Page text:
Urinary tract infection (UTI) is a common and painful human illness that, fortunately, is rapidly responsive to modern antibiotic therapy. In the preantibiotic era, UTI caused significant morbidity. Hippocrates, writing about a disease that appears to have been acute cystitis, said that the illness could last for a year before either resolving or worsening to involve the kidneys. When chemotherapeutic agents used to treat UTI were introduced in the early twentieth century, they were relatively ineffective, and persistence of infection after 3 weeks of therapy was common. Nitrofurantoin, which became available in the 1950s, was the first tolerable and effective agent for the treatment of UTI.
Since the most common manifestation of UTI is acute cystitis and since acute cystitis is far more prevalent among women than among men, most clinical research on UTI has involved women. Many studies have enrolled women from college campuses or large health maintenance organizations in the United States. Therefore, when reviewing the literature and recommendations concerning UTI, clinicians must consider whether the findings are applicable to their patient populations.
UTI may be asymptomatic (subclinical infection) or symptomatic (disease). Thus, the term UTI encompasses a variety of clinical entities, including asymptomatic bacteriuria (ABU), cystitis, prostatitis, and pyelonephritis. The distinction between symptomatic UTI and ABU has major clinical implications. Both UTI and ABU connote the presence of bacteria in the urinary tract, usually accompanied by white blood cells and inflammatory cytokines in the urine. However, ABU occurs in the absence of symptoms attributable to the bacteria in the urinary tract and does not usually require treatment, while UTI has more typically been assumed to imply symptomatic disease that warrants antimicrobial therapy. Much of the literature concerning UTI, particularly catheter-associated infection, does not differentiate between UTI and ABU. In this chapter, the term UTI denotes symptomatic disease; cystitis, symptomatic infection of the bladder; and pyelonephritis, symptomatic infection of the kidneys. Uncomplicated UTI refers to acute cystitis or pyelonephritis in nonpregnant outpatient women without anatomic abnormalities or instrumentation of the urinary tract; complicated UTI is a catch-all term that encompasses all other types of UTI. Recurrent UTI is not necessarily complicated; individual episodes can be uncomplicated and treated as such. Catheter-associated bacteriuria can be either symptomatic (CAUTI) or asymptomatic.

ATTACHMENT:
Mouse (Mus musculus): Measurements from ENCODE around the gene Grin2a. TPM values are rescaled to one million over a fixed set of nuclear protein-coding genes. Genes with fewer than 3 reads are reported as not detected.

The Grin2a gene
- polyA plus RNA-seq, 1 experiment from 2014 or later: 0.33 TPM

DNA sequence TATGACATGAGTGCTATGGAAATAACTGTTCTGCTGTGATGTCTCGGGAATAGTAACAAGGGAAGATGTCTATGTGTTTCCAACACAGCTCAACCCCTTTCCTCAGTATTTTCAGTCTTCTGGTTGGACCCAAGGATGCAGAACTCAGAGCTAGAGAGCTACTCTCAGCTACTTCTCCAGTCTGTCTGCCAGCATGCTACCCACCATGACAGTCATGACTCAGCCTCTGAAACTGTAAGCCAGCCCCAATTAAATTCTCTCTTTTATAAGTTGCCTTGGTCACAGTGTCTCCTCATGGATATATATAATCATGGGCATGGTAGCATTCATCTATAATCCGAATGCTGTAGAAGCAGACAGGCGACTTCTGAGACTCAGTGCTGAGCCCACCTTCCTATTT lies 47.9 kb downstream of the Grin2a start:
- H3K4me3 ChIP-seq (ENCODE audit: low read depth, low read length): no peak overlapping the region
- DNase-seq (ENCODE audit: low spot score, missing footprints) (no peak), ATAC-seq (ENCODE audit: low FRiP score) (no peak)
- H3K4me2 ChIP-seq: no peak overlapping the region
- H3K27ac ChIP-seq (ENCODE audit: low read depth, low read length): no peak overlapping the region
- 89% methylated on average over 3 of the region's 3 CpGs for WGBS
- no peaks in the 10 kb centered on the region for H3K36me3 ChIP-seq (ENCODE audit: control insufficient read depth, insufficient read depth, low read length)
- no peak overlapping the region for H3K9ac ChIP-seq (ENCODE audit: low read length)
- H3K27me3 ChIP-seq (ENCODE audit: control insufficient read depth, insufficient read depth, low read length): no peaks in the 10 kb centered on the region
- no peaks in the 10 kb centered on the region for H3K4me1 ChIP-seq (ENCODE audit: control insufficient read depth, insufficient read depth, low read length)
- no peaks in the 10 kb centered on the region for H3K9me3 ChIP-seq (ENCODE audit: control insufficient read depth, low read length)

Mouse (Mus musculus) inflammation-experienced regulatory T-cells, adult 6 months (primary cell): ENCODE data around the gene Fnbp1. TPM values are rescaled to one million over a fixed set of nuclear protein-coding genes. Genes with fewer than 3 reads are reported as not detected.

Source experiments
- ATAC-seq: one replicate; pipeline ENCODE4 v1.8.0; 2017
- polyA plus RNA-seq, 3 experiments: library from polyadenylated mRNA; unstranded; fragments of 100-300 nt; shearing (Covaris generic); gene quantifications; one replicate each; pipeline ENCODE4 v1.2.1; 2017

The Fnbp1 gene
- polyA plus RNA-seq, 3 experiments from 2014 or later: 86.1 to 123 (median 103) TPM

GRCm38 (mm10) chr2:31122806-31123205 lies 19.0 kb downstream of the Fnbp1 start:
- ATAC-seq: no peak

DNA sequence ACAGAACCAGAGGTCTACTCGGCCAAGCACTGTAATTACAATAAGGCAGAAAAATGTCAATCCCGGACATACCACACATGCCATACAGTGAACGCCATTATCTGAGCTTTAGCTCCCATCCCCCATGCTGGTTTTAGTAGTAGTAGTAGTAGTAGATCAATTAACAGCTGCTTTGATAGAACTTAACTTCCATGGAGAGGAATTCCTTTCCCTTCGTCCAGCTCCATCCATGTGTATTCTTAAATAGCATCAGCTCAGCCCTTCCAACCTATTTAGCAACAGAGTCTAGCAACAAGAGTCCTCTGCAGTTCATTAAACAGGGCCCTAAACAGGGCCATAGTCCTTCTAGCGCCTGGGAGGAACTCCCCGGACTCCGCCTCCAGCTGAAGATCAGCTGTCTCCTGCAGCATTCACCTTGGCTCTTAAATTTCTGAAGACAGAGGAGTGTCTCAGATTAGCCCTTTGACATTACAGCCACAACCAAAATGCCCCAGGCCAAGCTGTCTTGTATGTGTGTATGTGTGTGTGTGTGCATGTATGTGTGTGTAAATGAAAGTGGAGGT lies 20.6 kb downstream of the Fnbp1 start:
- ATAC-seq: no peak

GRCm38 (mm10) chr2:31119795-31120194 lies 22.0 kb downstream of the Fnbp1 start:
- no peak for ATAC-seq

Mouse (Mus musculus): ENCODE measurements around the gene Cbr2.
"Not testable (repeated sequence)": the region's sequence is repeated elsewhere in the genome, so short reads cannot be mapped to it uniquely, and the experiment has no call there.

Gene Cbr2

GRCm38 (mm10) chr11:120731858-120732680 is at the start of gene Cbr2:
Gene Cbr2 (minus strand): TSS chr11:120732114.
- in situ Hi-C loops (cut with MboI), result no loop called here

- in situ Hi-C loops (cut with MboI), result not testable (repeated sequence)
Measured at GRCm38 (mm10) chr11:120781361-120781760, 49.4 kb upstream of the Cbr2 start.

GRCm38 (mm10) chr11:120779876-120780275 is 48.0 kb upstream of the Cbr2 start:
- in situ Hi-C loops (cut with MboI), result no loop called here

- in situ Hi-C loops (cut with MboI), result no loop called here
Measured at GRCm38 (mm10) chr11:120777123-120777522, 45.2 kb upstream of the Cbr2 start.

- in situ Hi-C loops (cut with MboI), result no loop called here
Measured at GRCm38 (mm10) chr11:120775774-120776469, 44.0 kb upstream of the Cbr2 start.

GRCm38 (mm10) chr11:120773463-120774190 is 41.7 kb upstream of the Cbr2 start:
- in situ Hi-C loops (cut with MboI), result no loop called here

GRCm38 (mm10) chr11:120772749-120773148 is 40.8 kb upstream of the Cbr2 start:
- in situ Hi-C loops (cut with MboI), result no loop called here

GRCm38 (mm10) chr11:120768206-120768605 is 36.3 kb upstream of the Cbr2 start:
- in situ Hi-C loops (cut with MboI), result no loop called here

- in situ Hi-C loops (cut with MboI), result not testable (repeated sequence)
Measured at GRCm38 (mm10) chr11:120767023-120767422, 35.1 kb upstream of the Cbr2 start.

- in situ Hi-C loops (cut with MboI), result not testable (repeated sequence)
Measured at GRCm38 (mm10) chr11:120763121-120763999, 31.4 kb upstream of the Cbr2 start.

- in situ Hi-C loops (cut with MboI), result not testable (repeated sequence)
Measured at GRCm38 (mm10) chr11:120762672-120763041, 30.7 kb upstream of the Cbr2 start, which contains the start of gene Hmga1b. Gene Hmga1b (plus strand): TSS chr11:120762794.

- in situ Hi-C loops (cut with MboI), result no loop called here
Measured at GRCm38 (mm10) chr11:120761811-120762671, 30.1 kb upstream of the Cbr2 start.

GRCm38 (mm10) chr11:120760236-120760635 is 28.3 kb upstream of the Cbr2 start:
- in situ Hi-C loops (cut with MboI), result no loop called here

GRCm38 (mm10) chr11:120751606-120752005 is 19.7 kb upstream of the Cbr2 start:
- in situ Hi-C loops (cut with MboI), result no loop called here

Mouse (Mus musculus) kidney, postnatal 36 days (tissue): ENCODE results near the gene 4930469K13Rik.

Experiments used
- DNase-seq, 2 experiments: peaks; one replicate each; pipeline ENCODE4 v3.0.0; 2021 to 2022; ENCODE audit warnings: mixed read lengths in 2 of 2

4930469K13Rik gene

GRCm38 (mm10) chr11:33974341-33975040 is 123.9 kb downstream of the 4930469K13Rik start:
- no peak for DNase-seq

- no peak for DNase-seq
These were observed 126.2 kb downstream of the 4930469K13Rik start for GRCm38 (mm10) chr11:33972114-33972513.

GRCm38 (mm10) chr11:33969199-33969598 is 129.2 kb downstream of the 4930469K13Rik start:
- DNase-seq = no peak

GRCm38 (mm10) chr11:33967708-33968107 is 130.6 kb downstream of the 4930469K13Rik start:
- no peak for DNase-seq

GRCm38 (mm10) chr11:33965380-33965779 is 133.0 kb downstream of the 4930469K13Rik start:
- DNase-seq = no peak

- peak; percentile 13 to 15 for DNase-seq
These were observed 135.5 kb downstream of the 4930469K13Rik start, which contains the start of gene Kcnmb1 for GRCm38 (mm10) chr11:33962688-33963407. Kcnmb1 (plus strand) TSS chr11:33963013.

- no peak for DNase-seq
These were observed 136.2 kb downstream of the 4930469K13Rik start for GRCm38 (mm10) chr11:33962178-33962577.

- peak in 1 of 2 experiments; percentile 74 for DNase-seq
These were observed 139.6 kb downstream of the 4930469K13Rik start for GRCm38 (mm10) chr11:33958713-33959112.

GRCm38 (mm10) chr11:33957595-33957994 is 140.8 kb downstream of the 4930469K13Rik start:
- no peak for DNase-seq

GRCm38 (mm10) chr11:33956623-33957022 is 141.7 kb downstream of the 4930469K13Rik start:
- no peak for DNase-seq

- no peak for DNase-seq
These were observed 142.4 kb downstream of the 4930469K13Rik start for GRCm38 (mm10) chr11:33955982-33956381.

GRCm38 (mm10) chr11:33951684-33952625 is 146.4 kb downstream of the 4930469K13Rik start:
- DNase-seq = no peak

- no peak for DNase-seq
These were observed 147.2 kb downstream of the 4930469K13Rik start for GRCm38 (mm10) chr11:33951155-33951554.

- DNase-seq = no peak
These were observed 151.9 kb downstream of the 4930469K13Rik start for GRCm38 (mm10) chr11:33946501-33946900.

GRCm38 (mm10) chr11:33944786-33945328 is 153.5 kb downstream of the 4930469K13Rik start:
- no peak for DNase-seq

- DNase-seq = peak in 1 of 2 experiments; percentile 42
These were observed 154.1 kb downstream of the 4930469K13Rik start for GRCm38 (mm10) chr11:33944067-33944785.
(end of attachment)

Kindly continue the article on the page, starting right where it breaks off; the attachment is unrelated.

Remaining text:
Epidemiology and Risk Factors
Except among infants and the elderly, UTI occurs far more commonly in females than in males. During the neonatal period, the incidence of UTI is slightly higher among males than among females because male infants more commonly have congenital urinary tract anomalies. After 50 years of age, obstruction from prostatic hypertrophy becomes common in men, and the incidence of UTI is almost as high among men as among women. Between 1 year and ~50 years of age, UTI and recurrent UTI are predominantly diseases of females. The prevalence of ABU is ~5% among women between ages 20 and 40 and may be as high as 40–50% among elderly women and men.